The Conservative Manifesto contained a headline commitment to “ensure local people have more control over planning” Yet power still rests with central/local government and with developers it appears. Just ask the Protest Against The Development Of Coast Drive Car Park (Greatstone) the Save Princes Parade Group, the Otterpool Park Development how much control over planning, they as local people have. There are many other groups across Shepway who feel the same.
The planning system is one of the fundamental pillars of local democracy, allowing our communities to help shape the physical structure of the places we live in. But it would appear that some of our elected District Councillors are more interested in donations (more of that later) than they are their constituents, who elect them.
Many believe that the very process of consultation seems to be frustrating and radicalising consultees into adversaries, not placating them as being ‘heard’, nor having any control. There is a feeling that Shepway District Council’s consultations are a sham, nothing more than a box-ticking exercise to ward off legal action of the decision-making process.
So, what are the responsibilities of public bodies such as Shepway District Council to consult? Since April 2009, all bodies in England, except police authorities, have had a statutory duty to “inform, consult and involve”. This means they must consult individuals, groups, businesses or organisations likely to be affected by the proposed actions – although the obligation can be fulfilled by consulting “representatives”.
The Consultation Institute identify three common failings. First, incomplete information can be provided, thus invalidating a consultation. The second common problem, is to a failure to carry out a full equality and impact assessment. The third – failure to report the results of a consultation – poses a greater threat to credibility. It is essential, to publish both an output report, that describes the responses received, and an outcomes report describing what happened as a consequence. Research by the institute has suggested that in only 40% of cases is it possible to follow a clear audit trail from outcomes back to what was said in consultations.
If they don’t publish the evidence of what people have submitted, people are left with a sneaking suspicion – justifiably or unjustifiably – that they (SDC) have cherry-picked something that suits them.
To support this sentiment held by some, if not many across the district the Local Government Information Unit have recently carried out a survey of 1200 ward Cllrs – commissioned by the National Trust which revealed councillors’ view that the planning system works in the interests of developers over councils and local communities.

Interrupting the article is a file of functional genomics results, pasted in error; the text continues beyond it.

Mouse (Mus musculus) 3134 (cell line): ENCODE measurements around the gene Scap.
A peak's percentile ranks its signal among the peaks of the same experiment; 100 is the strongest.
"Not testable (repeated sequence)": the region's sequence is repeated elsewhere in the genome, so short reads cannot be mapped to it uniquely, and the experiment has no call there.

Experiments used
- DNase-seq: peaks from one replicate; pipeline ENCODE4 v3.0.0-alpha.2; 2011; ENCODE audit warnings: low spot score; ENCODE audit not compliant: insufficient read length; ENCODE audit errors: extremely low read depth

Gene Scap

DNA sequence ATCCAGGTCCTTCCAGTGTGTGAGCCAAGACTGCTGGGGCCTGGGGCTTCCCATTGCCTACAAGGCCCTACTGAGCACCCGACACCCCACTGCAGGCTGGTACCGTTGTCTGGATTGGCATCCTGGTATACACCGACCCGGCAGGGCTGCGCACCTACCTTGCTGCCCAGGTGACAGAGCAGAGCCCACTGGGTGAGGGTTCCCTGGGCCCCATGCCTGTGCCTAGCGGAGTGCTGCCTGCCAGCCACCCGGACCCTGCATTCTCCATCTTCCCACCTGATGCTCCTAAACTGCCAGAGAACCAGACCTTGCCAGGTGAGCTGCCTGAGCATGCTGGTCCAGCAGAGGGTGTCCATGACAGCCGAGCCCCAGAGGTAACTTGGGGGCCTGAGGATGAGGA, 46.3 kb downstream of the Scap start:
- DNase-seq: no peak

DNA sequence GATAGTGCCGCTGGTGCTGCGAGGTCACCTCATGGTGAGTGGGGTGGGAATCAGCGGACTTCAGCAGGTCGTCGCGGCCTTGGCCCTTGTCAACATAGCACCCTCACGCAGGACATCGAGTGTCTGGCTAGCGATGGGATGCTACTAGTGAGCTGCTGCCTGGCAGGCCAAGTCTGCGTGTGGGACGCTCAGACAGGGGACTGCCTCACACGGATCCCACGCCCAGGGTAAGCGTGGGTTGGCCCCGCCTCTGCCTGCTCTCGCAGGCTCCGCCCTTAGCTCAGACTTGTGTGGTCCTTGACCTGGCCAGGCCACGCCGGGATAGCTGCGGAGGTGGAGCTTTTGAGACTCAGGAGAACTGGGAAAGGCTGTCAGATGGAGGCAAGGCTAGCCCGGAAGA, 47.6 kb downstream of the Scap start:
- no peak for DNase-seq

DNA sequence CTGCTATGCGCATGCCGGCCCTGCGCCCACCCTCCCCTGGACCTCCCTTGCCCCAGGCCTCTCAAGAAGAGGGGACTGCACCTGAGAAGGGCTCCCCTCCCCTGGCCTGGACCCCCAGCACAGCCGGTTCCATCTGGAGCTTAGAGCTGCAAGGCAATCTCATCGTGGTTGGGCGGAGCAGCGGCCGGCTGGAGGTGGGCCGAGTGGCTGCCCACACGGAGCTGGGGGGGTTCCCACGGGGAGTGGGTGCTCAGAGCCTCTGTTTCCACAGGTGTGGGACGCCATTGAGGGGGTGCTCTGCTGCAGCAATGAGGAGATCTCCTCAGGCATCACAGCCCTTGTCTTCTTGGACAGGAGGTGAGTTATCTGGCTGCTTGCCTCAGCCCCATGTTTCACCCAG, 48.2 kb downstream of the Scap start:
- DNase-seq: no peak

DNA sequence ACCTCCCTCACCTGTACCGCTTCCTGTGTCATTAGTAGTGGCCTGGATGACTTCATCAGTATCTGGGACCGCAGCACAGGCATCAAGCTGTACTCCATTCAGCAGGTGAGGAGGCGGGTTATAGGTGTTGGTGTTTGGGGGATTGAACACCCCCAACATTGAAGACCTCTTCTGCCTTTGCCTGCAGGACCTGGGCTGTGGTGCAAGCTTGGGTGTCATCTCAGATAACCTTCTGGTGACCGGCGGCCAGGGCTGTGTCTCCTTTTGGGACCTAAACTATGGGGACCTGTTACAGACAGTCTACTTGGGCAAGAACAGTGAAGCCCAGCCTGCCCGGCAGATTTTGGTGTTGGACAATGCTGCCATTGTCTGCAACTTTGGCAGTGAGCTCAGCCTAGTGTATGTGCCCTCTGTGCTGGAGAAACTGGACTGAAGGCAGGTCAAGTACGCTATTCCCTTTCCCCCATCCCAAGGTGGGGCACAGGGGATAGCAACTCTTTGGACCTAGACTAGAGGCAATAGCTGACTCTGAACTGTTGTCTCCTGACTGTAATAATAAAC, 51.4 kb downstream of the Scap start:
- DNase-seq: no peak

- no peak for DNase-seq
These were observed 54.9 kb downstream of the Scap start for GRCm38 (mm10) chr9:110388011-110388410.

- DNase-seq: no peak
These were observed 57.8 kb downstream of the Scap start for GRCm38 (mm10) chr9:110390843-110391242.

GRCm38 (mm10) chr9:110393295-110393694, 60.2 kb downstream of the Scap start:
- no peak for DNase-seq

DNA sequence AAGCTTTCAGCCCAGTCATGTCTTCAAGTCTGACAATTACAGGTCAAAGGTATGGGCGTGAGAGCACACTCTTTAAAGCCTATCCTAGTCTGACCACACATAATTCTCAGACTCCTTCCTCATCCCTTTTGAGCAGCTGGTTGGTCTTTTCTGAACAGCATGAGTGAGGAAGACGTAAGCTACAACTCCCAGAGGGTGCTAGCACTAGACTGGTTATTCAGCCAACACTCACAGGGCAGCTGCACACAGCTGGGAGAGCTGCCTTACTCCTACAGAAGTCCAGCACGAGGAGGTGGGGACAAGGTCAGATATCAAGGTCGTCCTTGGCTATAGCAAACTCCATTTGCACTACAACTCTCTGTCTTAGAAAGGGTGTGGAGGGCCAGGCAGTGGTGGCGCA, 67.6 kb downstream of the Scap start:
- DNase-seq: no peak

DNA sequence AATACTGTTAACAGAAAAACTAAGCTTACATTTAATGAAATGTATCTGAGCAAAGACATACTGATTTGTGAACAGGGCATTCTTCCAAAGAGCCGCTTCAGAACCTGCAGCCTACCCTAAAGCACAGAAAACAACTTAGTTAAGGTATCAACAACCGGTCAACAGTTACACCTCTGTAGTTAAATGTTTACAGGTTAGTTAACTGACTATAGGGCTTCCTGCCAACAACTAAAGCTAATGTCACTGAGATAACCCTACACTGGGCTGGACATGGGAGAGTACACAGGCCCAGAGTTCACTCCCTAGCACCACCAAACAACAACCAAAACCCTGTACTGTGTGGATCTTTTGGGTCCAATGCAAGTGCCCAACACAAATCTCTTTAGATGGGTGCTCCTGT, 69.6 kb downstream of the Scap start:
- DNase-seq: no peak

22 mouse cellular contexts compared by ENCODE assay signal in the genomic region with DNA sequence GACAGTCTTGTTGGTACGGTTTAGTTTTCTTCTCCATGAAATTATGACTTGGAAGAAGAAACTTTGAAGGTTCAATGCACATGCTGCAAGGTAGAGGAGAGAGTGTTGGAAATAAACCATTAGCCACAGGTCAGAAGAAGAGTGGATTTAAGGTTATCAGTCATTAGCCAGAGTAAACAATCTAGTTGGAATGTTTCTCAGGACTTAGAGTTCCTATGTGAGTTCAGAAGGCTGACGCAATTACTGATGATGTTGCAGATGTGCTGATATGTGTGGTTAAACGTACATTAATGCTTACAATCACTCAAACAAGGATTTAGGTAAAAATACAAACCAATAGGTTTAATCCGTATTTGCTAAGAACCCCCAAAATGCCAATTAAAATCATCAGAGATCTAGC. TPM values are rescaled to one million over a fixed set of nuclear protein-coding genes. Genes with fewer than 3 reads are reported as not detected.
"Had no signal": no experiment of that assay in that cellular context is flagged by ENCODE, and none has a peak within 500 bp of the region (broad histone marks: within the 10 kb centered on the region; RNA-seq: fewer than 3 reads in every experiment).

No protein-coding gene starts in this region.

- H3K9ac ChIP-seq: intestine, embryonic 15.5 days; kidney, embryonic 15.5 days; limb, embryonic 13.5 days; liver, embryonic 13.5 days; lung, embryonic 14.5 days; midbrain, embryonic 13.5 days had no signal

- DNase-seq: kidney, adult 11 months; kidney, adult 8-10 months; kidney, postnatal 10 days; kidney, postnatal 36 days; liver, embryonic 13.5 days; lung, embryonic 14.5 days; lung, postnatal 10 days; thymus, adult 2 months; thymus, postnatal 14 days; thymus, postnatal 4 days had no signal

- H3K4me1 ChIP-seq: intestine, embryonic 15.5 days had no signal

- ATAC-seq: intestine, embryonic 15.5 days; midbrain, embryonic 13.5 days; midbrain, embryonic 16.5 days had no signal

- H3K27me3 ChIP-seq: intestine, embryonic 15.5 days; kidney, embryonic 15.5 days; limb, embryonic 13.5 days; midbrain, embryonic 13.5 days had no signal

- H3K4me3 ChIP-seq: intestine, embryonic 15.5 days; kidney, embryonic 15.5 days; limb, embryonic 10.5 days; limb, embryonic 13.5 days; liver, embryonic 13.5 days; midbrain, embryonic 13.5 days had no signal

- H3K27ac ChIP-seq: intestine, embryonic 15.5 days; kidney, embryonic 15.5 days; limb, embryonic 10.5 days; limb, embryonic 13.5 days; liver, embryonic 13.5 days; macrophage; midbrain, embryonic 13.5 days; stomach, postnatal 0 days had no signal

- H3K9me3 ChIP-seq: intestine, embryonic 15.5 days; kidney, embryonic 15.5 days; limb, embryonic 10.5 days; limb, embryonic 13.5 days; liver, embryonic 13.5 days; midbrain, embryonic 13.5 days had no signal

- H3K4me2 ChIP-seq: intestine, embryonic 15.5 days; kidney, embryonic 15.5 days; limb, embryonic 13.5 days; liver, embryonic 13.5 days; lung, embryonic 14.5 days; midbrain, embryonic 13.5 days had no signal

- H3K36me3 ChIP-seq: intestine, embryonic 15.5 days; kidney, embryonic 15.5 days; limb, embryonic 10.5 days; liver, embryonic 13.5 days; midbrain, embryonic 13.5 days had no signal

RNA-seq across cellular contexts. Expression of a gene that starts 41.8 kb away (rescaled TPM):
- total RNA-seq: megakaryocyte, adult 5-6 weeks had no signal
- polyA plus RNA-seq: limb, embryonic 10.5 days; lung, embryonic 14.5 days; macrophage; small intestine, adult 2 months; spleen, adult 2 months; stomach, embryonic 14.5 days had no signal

The report highlights that
Over half of councillors say that sites that are not in line with the Council’s plan are being approved for housing in their area.
There are also concerns about Green Belt release and the loosening of the planning system through the introduction of permitted development rights for home extensions, office to residential use conversion, barn conversions and other changes of use.
Councillors also have concerns about the under-resourcing of planning teams.
Question Seven of the survey asks
Now does it surprise you that residents are seen as the least powerful voice in the planning process? So have the Conservatives kept their manifesto promise?
The National Planning Policy Framework clearly sets out the principle that planning should “be genuinely plan-led, empowering local people to shape their surroundings, with succinct local and neighbourhood plans setting out a positive vision for the future of the area.”
Cllrs such as Jennifer Hollingsbee, Susan Carey, Peter Simmons, David Owen, Michael Lyons, Alan Ewart-James and others, appear to take very little notice of their constituents concerns regarding development across the district. Yet the Folkestone & Hythe Conservative Association are prepared to take £9000 from Quinn Wilson Estates (1) Ltd and £3000 from Landcap Development Eversley Ltd, £2500 from Peter Tory Chairman of Pentland Homes Ltd and many other developers across the years (scroll to bottom of the page). Of course donations are perfectly legal, but donors often expect something in return for their money. Is it any wonder then that constituents in Shepway believe developers have the ear of our elected Cllrs and the council, and the peoples voice is so often not listened to? We’ll leave you to decide that.
If you wish to read the recent report undertaken by the LGiU and commissioned by the National Trust you can download it from here.
And as for the Political Donations you can see them by clicking on the link below.
(Source The Electoral Commission)
There are legitimate reasons for donations. We do not intend to suggest or imply that any persons, companies or other entities included in this blog post have broken the law or otherwise acted improperly.